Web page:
Tuesday, February 10, 2009

Icelandic Food

I was reading the Wall Street Journal yesterday and there was a wonderful article showcasing upscale Icelandic dining, and due to the unfortunate way their economy is its possible for more folks to afford these restaurants. Items on their menus include puffin, moose, reindeer and of course local fish. The food sounds great on the whole, well most of it they also eat rotten sharks and whole sheeps heads. However every country has its unique tastes like the chinese and chicken feet, but don't worry no images to follow we will find the best picks!!!


On further reading about Iceland the meat is free roaming and contains no growth hormones and the produce is organic, also the fish is often caught the same day.

Here is a list of some traditional foods

-hangikjot -smoked lamb to eat in sandwichs
- skyr – a delicious high-protein yogurt like substance
- puffin or hardfiskur protein-filled dried fish strips
- Icelandic chocolate
- licorice or the popular chocolate-licorice combo
- jolaol orange soda mixed with malt
- laufabraud, the fried flat bread of the season

It was never a country I thought of for good food but it sounds really interesting, may be hard to find Icelandic restaurants though, couldn't even find one in New York! but there is a wealth of resources on line for recipes


Why not try pancakes, basic recipe for crepes but they often add cardamom or vanilla to it!
3 cups Flour
3 Eggs
3 cups Milk
1/2 teaspoon Baking Soda
Essense of Cardamom
Beat eggs and milk together, add dry ingredients.
Stir until smooth. Leave to settle for 30 minutes.
Melt and add margarine.
Heat a small frying pan and grease the pan lightly.
Pour enough batter to coat the pan thinly.
When one side is done, turn the pancake
over with a palette knife and fry the other side.
Grease frying pan often.

or Herring and potato salad rich in omega 3, vitamin A and monounsaturated fats (the healthy ones!)

Silver of the Sea - Icelandic Pickled Herring and Potato Salad Recipe #328789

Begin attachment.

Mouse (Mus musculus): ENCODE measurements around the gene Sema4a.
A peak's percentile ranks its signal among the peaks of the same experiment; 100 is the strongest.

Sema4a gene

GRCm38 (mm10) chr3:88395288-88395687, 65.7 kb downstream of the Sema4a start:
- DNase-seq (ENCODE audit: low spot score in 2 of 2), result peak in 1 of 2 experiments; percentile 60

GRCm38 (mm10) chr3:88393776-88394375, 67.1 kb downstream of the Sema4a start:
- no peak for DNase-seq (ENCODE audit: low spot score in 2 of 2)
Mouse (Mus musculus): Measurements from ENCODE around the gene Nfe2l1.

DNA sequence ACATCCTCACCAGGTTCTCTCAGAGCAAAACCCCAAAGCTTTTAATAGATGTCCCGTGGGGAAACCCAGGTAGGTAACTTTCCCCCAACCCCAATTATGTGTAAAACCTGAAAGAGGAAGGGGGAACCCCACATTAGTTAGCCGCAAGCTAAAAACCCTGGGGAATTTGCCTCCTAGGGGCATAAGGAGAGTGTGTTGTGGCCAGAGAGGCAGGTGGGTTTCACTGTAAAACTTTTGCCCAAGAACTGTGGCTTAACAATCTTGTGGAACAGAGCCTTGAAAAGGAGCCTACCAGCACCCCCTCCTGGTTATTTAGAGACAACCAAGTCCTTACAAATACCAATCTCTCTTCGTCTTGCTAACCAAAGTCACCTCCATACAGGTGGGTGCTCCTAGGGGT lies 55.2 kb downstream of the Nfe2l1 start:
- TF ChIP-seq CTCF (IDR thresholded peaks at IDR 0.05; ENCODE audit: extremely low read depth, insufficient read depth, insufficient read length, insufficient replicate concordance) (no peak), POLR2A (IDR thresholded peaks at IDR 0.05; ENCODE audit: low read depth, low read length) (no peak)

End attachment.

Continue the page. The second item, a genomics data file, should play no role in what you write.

In Iceland herring is callled the 'Silver of the Sea'. The most likely reason for the name is that this fish was the source of great wealth during the first half of the twentieth centry. In Iceland, pickled herring is a great delicacy and is frequently served as an appetizer in a kind of salad. This recipe is from the cookbook "Delicious Iceland" by Chef Volundur Snaer Volundarson.
by Chef Regina V. Smith
40 min | 20 min prep


4 plain pickled herring
1/2 red onion, thinly sliced
12 small red potatoes
1 bunch fresh dill, chopped (to taste)
1 bunch watercress, chopped
4 tablespoons olive oil
1 teaspoon lemon juice
salt and pepper
Cut the pickled herring fillets into 1 " pieces. Set aside while you prepare the potato salad.
Boil the potatoes and then let them cool.
While the potatoes are cooling mixed the lemon juice, olive oil and salt and pepper to taste to make a simple vinaigrette.
Halve the cooled potatoes and mix together with watercress and dill to taste. Toss the potato salad with the vinaigrette.
Arrange the potato salad in 4 small bowls or serving plates. Top the salad with the thinly sliced onion and crown with the pickled herring slices. Garnish each plate or bowl with a whole dill sprig.
© 2009 Recipezaar. All Rights Reserved. http://www.recipezaar.com

So why not try something completely different for dinner tonight and impress friends at a dinner party!

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